Kazakhstan a good place to live
Astana, the capital of Kazakhstan, is unknown to many expats. For years it was in the shadow of its predecessor, Almaty, but it has matured and ever more corporate headquarters, embassies and consular services are moving north to Astana.
A quick Internet search will divulge that it's the world's second coldest capital city, but what is life really like for expats in Kazakhstan? Below is an overview of the advantages and disadvantages of living in Kazakhstan. It makes specific references to life in Astana, which is where most expats are based, but the information also applies to the country as a whole.
Accommodation in KazakhstanThe quality of accommodation in Kazakhstan depends, to a certain extent, on an expat's allowance. For those with a healthy salary and accommodation allowance there are many decent-sized apartments to choose from, while those without much of housing stipend may struggle to find something suitable.
Kazakh tastes in interior decor tend to be very different from expatriate tastes, so it may be worth asking someone to view the apartment and take photographs before signing a lease.
PRO: Expanding choices in accommodation optionsAstana is expanding at an amazing rate and new apartment blocks are being built all the time. If expats move into a new apartment, the landlords are generally happy to provide furniture to order. Most apartment buildings have underground parking, a shop and a childrenâ€™s playground. Entry is usually controlled by a secure entry-phone system.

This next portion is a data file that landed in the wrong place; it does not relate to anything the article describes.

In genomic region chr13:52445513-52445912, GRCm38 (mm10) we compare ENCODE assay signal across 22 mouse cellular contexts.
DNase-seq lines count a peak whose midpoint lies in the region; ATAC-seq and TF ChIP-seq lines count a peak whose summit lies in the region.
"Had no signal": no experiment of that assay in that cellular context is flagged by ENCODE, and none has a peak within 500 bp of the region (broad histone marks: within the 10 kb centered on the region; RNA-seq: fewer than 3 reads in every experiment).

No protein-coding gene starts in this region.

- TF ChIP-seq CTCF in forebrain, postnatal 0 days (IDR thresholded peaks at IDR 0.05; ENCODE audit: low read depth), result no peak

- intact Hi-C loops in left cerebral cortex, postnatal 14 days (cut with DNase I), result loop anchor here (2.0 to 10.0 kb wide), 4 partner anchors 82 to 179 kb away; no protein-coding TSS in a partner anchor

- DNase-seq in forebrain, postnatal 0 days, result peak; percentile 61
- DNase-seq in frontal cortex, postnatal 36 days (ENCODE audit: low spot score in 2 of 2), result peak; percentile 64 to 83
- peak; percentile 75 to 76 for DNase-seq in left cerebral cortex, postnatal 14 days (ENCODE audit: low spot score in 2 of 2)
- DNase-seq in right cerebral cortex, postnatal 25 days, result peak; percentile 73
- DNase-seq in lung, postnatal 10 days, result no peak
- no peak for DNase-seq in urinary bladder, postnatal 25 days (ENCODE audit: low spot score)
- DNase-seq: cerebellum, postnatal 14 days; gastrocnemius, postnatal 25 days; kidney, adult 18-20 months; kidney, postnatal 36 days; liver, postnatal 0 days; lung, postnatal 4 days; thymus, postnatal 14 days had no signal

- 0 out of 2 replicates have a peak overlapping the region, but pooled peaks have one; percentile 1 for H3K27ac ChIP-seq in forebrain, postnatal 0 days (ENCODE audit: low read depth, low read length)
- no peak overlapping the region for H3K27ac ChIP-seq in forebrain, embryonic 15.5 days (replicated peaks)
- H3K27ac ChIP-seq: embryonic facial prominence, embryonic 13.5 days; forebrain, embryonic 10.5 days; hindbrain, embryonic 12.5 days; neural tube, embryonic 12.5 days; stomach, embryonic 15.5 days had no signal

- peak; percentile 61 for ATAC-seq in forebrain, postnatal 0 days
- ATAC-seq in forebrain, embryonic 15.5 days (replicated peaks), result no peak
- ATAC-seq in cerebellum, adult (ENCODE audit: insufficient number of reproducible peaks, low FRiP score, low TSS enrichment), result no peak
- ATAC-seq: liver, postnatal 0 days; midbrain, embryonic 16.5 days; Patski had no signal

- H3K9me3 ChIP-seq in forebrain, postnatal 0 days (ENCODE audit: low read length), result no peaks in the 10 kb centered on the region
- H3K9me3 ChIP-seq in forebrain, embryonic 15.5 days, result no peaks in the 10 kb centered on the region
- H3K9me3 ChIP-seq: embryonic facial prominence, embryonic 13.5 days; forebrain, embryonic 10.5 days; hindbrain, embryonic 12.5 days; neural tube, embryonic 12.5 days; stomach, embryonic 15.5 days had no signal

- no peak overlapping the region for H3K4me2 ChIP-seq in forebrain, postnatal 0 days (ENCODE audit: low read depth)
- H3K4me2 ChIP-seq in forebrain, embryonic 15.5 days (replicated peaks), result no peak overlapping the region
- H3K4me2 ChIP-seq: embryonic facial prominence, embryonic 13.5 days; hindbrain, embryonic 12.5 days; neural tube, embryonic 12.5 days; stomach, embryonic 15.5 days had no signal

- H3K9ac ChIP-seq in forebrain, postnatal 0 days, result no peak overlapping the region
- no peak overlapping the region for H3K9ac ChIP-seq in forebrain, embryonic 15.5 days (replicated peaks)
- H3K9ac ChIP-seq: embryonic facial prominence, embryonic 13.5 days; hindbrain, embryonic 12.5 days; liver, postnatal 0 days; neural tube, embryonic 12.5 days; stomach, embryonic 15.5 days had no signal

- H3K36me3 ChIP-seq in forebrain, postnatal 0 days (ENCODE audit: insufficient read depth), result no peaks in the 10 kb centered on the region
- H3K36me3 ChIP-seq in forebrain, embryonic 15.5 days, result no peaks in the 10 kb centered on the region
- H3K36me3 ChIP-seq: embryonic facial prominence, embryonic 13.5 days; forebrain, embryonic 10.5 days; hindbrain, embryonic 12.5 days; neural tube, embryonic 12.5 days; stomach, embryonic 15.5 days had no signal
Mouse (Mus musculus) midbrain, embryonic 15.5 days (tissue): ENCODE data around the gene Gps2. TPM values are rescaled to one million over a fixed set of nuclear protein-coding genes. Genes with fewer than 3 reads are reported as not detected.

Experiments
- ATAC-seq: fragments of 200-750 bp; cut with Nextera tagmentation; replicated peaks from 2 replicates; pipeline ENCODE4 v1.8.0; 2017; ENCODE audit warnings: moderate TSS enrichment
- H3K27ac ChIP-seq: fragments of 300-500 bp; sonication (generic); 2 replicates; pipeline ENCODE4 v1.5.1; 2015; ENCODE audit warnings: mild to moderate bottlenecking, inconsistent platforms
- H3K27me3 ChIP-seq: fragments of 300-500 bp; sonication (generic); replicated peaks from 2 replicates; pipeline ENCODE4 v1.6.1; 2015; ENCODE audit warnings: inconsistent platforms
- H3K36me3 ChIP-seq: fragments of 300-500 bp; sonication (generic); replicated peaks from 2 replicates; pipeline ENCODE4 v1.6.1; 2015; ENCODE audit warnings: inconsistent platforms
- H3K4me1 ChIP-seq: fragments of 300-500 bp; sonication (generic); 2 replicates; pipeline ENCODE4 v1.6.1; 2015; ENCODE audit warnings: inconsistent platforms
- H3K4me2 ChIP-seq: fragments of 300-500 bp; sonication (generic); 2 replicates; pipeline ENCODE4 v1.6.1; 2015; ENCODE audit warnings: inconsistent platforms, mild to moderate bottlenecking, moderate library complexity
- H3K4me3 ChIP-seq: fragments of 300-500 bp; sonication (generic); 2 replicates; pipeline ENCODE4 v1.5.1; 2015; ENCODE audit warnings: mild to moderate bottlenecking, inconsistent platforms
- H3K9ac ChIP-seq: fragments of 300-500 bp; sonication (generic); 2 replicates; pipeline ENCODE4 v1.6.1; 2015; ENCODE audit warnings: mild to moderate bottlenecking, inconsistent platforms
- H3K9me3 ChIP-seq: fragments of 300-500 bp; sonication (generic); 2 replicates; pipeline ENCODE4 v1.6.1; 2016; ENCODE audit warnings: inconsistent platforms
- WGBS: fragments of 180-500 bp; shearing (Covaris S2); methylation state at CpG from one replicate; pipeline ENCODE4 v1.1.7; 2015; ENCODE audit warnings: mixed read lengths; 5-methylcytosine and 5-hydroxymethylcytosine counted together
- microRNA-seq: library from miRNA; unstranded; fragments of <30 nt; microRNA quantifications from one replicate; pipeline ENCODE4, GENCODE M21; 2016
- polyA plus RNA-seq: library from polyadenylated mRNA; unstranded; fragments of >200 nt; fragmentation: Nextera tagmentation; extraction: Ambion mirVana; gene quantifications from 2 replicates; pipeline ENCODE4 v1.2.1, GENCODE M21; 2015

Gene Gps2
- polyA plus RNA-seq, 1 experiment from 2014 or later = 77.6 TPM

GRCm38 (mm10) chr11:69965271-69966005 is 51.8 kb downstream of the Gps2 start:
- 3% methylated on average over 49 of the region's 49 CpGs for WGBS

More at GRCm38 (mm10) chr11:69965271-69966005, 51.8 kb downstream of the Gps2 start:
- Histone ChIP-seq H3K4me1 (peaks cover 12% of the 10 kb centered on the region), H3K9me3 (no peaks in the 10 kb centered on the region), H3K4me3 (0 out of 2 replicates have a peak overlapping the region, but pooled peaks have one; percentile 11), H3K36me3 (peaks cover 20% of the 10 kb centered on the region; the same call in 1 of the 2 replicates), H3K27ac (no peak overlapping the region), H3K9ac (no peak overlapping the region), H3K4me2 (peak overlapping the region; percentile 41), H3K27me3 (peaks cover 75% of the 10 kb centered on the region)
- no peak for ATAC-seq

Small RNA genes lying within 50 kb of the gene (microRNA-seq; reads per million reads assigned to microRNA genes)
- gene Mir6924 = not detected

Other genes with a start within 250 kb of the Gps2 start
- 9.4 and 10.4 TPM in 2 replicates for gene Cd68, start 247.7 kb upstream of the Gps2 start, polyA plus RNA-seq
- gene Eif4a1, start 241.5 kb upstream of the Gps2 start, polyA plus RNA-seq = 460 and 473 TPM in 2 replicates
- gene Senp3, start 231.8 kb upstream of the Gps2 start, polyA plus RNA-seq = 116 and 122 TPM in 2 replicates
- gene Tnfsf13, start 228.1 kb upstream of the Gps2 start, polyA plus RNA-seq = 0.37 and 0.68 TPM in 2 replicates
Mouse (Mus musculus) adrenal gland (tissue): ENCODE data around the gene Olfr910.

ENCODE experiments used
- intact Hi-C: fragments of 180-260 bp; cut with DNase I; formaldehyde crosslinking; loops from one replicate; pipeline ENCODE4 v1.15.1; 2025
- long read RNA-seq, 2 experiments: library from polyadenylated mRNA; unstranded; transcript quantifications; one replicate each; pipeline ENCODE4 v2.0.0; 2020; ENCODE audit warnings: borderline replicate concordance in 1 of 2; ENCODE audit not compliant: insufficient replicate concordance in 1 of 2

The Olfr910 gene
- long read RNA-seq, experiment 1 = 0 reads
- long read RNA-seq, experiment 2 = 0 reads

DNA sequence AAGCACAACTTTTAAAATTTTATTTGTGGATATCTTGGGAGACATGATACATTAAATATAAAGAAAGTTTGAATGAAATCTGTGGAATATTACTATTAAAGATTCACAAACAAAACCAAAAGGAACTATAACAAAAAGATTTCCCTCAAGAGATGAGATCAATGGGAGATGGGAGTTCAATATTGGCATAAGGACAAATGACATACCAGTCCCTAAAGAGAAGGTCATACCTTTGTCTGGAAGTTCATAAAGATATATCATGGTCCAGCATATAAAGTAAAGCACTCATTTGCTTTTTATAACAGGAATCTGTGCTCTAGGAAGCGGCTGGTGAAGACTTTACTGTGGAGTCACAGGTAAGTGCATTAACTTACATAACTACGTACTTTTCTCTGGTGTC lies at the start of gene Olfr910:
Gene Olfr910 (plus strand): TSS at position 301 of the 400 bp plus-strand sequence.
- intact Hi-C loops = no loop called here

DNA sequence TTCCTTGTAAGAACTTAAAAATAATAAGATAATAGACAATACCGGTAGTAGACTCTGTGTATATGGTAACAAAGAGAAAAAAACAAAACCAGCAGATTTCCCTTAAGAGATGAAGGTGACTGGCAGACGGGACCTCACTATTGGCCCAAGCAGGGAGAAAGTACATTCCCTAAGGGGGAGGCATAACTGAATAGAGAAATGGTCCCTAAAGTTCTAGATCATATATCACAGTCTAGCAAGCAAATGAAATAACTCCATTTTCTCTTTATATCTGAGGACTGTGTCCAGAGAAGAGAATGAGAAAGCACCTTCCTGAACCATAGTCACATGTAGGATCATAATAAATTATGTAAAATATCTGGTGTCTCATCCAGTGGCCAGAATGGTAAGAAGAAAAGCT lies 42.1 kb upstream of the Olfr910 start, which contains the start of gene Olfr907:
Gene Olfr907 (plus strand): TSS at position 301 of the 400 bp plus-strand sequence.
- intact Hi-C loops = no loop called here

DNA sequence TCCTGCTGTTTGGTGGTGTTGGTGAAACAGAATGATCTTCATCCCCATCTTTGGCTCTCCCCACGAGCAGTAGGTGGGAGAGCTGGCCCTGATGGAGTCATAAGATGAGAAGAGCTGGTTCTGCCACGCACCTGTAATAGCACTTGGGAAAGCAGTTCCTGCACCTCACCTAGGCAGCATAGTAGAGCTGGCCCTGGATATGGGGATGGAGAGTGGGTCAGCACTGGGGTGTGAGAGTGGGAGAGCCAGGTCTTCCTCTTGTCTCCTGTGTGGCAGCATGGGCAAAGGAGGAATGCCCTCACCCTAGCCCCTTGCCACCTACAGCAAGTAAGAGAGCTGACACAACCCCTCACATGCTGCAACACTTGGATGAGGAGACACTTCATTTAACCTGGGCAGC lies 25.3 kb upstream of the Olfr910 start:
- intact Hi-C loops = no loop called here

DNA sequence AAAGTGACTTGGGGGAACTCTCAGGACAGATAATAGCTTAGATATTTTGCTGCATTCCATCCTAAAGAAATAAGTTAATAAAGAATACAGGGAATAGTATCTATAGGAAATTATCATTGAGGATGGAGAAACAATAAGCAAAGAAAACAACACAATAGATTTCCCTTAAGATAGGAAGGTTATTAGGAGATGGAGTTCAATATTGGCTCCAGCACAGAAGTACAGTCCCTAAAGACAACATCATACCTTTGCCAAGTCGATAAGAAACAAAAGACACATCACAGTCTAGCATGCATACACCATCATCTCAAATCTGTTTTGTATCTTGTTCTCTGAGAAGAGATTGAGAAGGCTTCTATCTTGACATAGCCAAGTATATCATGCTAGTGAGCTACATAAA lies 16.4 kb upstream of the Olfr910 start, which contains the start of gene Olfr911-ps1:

There is a wide range of choice in the types of apartments â€“ from riverside home in the older, Soviet-designed right bank part of the city to high-rise apartments with spectacular views in the new centre.
One- to three-bedroom apartments are the norm, but four-bedroom units are available if expats are willing to shop around.
CON: Houses are hard to findMost accommodation in Kazakhstan is in apartment buildings. Houses are available, but rents are much higher and they're very expensive to heat.
PRO: Cheap utilitiesWater and heating are run on a central network and piped directly into each building. This is cheaper than running an individual boiler.
CON: No control over utilitiesAs the utilities are run on a central network, residents have very little choice on when the heating is turned on or off. It comes on in October and turns off in April. In some buildings the heating is so warm that tenants may have to open the windows to cool it down â€“ even in the middle of winter.
Many buildings have an interruption in the supply of hot water for one to three days twice a year while the systems are switched from summer to winter and back again.
Lifestyle and shopping in KazakhstanIt's natural for expats to worry about the winter temperatures, but Astana is well equipped to deal with this and most people find it an easy city to live in, with plenty of options for socialising.
PRO: Growing social sceneKazakhstanis are very friendly and welcoming, and while the expat community in Astana is still small, it's growing rapidly and there is an active international club for just about any interest.
The city's restaurant scene is also developing and new offerings open every month, with a good range of quality food to suit mist budgets.